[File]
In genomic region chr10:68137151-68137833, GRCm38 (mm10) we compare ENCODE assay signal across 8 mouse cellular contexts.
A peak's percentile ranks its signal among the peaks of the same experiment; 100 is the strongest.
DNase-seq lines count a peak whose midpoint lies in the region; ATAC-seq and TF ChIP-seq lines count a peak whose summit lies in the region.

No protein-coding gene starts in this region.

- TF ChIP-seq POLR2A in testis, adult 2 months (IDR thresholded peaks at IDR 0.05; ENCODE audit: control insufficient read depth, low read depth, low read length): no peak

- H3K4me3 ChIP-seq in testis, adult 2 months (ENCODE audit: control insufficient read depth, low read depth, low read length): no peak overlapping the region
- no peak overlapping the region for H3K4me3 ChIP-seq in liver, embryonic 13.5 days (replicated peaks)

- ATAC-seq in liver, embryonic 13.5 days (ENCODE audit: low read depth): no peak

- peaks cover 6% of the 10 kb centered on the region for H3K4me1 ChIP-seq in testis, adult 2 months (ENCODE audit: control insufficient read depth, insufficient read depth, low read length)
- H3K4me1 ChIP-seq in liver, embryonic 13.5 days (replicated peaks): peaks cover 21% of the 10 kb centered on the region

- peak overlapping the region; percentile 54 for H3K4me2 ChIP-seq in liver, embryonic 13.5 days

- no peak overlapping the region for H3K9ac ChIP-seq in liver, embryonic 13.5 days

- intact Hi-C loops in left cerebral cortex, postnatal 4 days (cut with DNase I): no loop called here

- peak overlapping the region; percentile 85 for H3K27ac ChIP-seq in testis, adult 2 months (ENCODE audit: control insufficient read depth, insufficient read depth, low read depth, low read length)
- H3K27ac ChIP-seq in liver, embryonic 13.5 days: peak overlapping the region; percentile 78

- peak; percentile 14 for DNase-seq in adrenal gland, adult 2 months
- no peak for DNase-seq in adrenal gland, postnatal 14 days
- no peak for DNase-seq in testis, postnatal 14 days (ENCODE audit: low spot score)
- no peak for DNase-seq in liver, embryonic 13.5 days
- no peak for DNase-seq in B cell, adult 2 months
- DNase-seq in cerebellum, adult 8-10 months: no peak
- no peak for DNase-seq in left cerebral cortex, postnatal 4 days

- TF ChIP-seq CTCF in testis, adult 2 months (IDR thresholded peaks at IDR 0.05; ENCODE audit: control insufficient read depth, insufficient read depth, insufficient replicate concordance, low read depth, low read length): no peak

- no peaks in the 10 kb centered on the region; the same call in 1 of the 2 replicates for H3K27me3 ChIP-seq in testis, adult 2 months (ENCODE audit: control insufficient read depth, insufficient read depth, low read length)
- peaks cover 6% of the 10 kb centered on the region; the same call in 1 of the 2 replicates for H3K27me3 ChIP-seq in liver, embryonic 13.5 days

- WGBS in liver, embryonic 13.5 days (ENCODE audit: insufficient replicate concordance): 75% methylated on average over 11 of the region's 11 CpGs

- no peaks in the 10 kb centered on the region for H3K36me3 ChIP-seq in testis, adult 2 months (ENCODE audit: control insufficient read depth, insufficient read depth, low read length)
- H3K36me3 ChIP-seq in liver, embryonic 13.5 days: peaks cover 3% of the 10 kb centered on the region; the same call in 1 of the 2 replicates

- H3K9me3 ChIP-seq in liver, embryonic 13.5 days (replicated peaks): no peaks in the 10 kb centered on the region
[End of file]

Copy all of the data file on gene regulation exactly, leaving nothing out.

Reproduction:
In genomic region chr10:68137151-68137833, GRCm38 (mm10) we compare ENCODE assay signal across 8 mouse cellular contexts.
A peak's percentile ranks its signal among the peaks of the same experiment; 100 is the strongest.
DNase-seq lines count a peak whose midpoint lies in the region; ATAC-seq and TF ChIP-seq lines count a peak whose summit lies in the region.

No protein-coding gene starts in this region.

- TF ChIP-seq POLR2A in testis, adult 2 months (IDR thresholded peaks at IDR 0.05; ENCODE audit: control insufficient read depth, low read depth, low read length): no peak

- H3K4me3 ChIP-seq in testis, adult 2 months (ENCODE audit: control insufficient read depth, low read depth, low read length): no peak overlapping the region
- no peak overlapping the region for H3K4me3 ChIP-seq in liver, embryonic 13.5 days (replicated peaks)

- ATAC-seq in liver, embryonic 13.5 days (ENCODE audit: low read depth): no peak

- peaks cover 6% of the 10 kb centered on the region for H3K4me1 ChIP-seq in testis, adult 2 months (ENCODE audit: control insufficient read depth, insufficient read depth, low read length)
- H3K4me1 ChIP-seq in liver, embryonic 13.5 days (replicated peaks): peaks cover 21% of the 10 kb centered on the region

- peak overlapping the region; percentile 54 for H3K4me2 ChIP-seq in liver, embryonic 13.5 days

- no peak overlapping the region for H3K9ac ChIP-seq in liver, embryonic 13.5 days

- intact Hi-C loops in left cerebral cortex, postnatal 4 days (cut with DNase I): no loop called here

- peak overlapping the region; percentile 85 for H3K27ac ChIP-seq in testis, adult 2 months (ENCODE audit: control insufficient read depth, insufficient read depth, low read depth, low read length)
- H3K27ac ChIP-seq in liver, embryonic 13.5 days: peak overlapping the region; percentile 78

- peak; percentile 14 for DNase-seq in adrenal gland, adult 2 months
- no peak for DNase-seq in adrenal gland, postnatal 14 days
- no peak for DNase-seq in testis, postnatal 14 days (ENCODE audit: low spot score)
- no peak for DNase-seq in liver, embryonic 13.5 days
- no peak for DNase-seq in B cell, adult 2 months
- DNase-seq in cerebellum, adult 8-10 months: no peak
- no peak for DNase-seq in left cerebral cortex, postnatal 4 days

- TF ChIP-seq CTCF in testis, adult 2 months (IDR thresholded peaks at IDR 0.05; ENCODE audit: control insufficient read depth, insufficient read depth, insufficient replicate concordance, low read depth, low read length): no peak

- no peaks in the 10 kb centered on the region; the same call in 1 of the 2 replicates for H3K27me3 ChIP-seq in testis, adult 2 months (ENCODE audit: control insufficient read depth, insufficient read depth, low read length)
- peaks cover 6% of the 10 kb centered on the region; the same call in 1 of the 2 replicates for H3K27me3 ChIP-seq in liver, embryonic 13.5 days

- WGBS in liver, embryonic 13.5 days (ENCODE audit: insufficient replicate concordance): 75% methylated on average over 11 of the region's 11 CpGs

- no peaks in the 10 kb centered on the region for H3K36me3 ChIP-seq in testis, adult 2 months (ENCODE audit: control insufficient read depth, insufficient read depth, low read length)
- H3K36me3 ChIP-seq in liver, embryonic 13.5 days: peaks cover 3% of the 10 kb centered on the region; the same call in 1 of the 2 replicates

- H3K9me3 ChIP-seq in liver, embryonic 13.5 days (replicated peaks): no peaks in the 10 kb centered on the region